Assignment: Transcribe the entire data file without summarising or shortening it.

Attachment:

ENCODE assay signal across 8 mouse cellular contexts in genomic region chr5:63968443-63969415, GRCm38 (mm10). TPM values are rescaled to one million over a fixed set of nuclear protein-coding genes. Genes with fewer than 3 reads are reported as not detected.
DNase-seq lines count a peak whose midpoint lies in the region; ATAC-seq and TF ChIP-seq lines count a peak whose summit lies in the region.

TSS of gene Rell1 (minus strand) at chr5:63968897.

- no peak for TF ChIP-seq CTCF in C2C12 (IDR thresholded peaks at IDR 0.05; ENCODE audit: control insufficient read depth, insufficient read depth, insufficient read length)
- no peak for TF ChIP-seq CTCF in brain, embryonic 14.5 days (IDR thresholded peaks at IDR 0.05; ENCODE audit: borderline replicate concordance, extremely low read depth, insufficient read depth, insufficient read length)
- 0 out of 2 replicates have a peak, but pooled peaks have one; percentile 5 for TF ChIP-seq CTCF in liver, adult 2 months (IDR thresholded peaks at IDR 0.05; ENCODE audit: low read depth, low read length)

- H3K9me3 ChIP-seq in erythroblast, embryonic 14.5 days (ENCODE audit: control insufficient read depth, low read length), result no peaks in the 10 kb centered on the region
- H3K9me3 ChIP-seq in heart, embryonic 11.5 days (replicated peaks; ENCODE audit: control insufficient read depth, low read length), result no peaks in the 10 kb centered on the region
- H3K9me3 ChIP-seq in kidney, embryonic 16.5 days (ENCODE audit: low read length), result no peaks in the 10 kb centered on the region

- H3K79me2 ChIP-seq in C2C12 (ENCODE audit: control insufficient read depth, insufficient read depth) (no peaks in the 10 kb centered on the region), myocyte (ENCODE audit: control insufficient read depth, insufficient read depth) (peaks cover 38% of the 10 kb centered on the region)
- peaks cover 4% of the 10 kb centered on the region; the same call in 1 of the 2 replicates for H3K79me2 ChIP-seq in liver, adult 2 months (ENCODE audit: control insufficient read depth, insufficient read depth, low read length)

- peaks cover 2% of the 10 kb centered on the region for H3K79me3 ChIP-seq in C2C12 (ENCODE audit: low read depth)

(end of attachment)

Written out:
ENCODE assay signal across 8 mouse cellular contexts in genomic region chr5:63968443-63969415, GRCm38 (mm10). TPM values are rescaled to one million over a fixed set of nuclear protein-coding genes. Genes with fewer than 3 reads are reported as not detected.
DNase-seq lines count a peak whose midpoint lies in the region; ATAC-seq and TF ChIP-seq lines count a peak whose summit lies in the region.

TSS of gene Rell1 (minus strand) at chr5:63968897.

- no peak for TF ChIP-seq CTCF in C2C12 (IDR thresholded peaks at IDR 0.05; ENCODE audit: control insufficient read depth, insufficient read depth, insufficient read length)
- no peak for TF ChIP-seq CTCF in brain, embryonic 14.5 days (IDR thresholded peaks at IDR 0.05; ENCODE audit: borderline replicate concordance, extremely low read depth, insufficient read depth, insufficient read length)
- 0 out of 2 replicates have a peak, but pooled peaks have one; percentile 5 for TF ChIP-seq CTCF in liver, adult 2 months (IDR thresholded peaks at IDR 0.05; ENCODE audit: low read depth, low read length)

- H3K9me3 ChIP-seq in erythroblast, embryonic 14.5 days (ENCODE audit: control insufficient read depth, low read length), result no peaks in the 10 kb centered on the region
- H3K9me3 ChIP-seq in heart, embryonic 11.5 days (replicated peaks; ENCODE audit: control insufficient read depth, low read length), result no peaks in the 10 kb centered on the region
- H3K9me3 ChIP-seq in kidney, embryonic 16.5 days (ENCODE audit: low read length), result no peaks in the 10 kb centered on the region

- H3K79me2 ChIP-seq in C2C12 (ENCODE audit: control insufficient read depth, insufficient read depth) (no peaks in the 10 kb centered on the region), myocyte (ENCODE audit: control insufficient read depth, insufficient read depth) (peaks cover 38% of the 10 kb centered on the region)
- peaks cover 4% of the 10 kb centered on the region; the same call in 1 of the 2 replicates for H3K79me2 ChIP-seq in liver, adult 2 months (ENCODE audit: control insufficient read depth, insufficient read depth, low read length)

- peaks cover 2% of the 10 kb centered on the region for H3K79me3 ChIP-seq in C2C12 (ENCODE audit: low read depth)